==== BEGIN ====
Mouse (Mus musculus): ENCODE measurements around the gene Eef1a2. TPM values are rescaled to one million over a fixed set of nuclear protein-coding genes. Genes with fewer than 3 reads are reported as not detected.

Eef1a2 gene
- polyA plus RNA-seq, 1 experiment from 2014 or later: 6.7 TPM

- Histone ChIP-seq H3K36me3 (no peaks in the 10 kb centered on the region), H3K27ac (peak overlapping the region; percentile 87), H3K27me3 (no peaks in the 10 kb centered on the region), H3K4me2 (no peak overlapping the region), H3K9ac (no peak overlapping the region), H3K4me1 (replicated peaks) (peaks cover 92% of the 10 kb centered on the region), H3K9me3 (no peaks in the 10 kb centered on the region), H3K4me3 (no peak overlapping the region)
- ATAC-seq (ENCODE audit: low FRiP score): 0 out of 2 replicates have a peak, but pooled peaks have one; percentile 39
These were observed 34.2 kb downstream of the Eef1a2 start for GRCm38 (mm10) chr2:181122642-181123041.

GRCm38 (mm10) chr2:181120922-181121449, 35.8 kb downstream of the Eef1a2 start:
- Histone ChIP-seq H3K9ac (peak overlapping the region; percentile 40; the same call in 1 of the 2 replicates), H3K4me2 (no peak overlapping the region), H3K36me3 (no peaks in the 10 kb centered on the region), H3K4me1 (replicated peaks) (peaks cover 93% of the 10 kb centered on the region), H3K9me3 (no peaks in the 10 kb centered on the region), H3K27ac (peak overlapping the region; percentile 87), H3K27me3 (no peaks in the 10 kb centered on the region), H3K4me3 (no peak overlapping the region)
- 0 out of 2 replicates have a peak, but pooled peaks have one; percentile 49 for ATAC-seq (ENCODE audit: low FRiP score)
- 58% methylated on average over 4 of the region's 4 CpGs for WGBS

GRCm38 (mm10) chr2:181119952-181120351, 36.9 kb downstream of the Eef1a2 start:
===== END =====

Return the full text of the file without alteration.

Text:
Mouse (Mus musculus): ENCODE measurements around the gene Eef1a2. TPM values are rescaled to one million over a fixed set of nuclear protein-coding genes. Genes with fewer than 3 reads are reported as not detected.

Eef1a2 gene
- polyA plus RNA-seq, 1 experiment from 2014 or later: 6.7 TPM

- Histone ChIP-seq H3K36me3 (no peaks in the 10 kb centered on the region), H3K27ac (peak overlapping the region; percentile 87), H3K27me3 (no peaks in the 10 kb centered on the region), H3K4me2 (no peak overlapping the region), H3K9ac (no peak overlapping the region), H3K4me1 (replicated peaks) (peaks cover 92% of the 10 kb centered on the region), H3K9me3 (no peaks in the 10 kb centered on the region), H3K4me3 (no peak overlapping the region)
- ATAC-seq (ENCODE audit: low FRiP score): 0 out of 2 replicates have a peak, but pooled peaks have one; percentile 39
These were observed 34.2 kb downstream of the Eef1a2 start for GRCm38 (mm10) chr2:181122642-181123041.

GRCm38 (mm10) chr2:181120922-181121449, 35.8 kb downstream of the Eef1a2 start:
- Histone ChIP-seq H3K9ac (peak overlapping the region; percentile 40; the same call in 1 of the 2 replicates), H3K4me2 (no peak overlapping the region), H3K36me3 (no peaks in the 10 kb centered on the region), H3K4me1 (replicated peaks) (peaks cover 93% of the 10 kb centered on the region), H3K9me3 (no peaks in the 10 kb centered on the region), H3K27ac (peak overlapping the region; percentile 87), H3K27me3 (no peaks in the 10 kb centered on the region), H3K4me3 (no peak overlapping the region)
- 0 out of 2 replicates have a peak, but pooled peaks have one; percentile 49 for ATAC-seq (ENCODE audit: low FRiP score)
- 58% methylated on average over 4 of the region's 4 CpGs for WGBS

GRCm38 (mm10) chr2:181119952-181120351, 36.9 kb downstream of the Eef1a2 start: